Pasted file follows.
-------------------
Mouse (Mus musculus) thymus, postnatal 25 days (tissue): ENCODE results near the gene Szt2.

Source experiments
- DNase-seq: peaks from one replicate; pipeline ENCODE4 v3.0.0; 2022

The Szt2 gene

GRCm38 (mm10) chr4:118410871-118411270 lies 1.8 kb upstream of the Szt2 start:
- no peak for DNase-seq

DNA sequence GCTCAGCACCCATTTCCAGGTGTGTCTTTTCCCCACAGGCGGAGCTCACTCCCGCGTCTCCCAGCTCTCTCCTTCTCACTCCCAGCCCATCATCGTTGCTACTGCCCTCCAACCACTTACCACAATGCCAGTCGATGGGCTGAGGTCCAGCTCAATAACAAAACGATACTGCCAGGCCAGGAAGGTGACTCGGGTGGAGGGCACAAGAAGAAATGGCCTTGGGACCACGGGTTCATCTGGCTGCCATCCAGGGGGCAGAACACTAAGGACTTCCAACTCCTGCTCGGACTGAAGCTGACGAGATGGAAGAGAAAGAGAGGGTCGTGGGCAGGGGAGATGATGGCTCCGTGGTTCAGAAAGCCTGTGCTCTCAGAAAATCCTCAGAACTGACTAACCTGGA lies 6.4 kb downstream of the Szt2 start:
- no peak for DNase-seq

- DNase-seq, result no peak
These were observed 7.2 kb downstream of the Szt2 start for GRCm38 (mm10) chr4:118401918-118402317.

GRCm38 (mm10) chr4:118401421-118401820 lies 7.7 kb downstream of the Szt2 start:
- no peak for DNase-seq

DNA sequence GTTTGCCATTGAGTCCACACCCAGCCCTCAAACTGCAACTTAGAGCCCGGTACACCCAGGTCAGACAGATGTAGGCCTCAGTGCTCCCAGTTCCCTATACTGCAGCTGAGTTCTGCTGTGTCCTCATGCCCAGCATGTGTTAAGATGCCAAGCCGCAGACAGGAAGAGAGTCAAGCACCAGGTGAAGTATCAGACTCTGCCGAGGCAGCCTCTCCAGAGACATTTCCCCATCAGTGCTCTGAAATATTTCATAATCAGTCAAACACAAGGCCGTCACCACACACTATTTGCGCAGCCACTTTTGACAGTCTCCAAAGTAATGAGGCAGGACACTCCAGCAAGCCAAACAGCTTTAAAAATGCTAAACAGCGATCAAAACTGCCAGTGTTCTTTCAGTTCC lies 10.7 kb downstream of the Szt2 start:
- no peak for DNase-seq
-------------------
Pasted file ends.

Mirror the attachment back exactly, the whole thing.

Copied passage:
Mouse (Mus musculus) thymus, postnatal 25 days (tissue): ENCODE results near the gene Szt2.

Source experiments
- DNase-seq: peaks from one replicate; pipeline ENCODE4 v3.0.0; 2022

The Szt2 gene

GRCm38 (mm10) chr4:118410871-118411270 lies 1.8 kb upstream of the Szt2 start:
- no peak for DNase-seq

DNA sequence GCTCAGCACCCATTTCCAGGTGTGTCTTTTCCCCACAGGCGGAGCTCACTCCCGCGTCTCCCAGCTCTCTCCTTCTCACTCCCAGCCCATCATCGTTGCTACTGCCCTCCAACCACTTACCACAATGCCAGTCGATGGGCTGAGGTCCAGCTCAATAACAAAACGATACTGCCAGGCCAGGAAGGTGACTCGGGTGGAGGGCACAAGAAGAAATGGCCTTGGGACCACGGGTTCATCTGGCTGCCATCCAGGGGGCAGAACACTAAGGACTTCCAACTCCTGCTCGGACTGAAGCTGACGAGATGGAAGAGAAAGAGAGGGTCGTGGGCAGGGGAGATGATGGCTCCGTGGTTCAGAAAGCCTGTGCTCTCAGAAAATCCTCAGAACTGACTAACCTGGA lies 6.4 kb downstream of the Szt2 start:
- no peak for DNase-seq

- DNase-seq, result no peak
These were observed 7.2 kb downstream of the Szt2 start for GRCm38 (mm10) chr4:118401918-118402317.

GRCm38 (mm10) chr4:118401421-118401820 lies 7.7 kb downstream of the Szt2 start:
- no peak for DNase-seq

DNA sequence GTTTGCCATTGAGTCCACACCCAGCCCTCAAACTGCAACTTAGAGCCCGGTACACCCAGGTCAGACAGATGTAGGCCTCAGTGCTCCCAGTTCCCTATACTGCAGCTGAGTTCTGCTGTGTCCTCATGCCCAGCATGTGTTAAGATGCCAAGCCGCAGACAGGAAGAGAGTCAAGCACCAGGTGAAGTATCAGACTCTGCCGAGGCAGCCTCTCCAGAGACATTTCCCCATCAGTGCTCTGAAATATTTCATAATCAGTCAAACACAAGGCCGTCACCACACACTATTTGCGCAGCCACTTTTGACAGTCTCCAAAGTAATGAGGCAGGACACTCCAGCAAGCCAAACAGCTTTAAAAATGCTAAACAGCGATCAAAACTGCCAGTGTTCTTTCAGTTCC lies 10.7 kb downstream of the Szt2 start:
- no peak for DNase-seq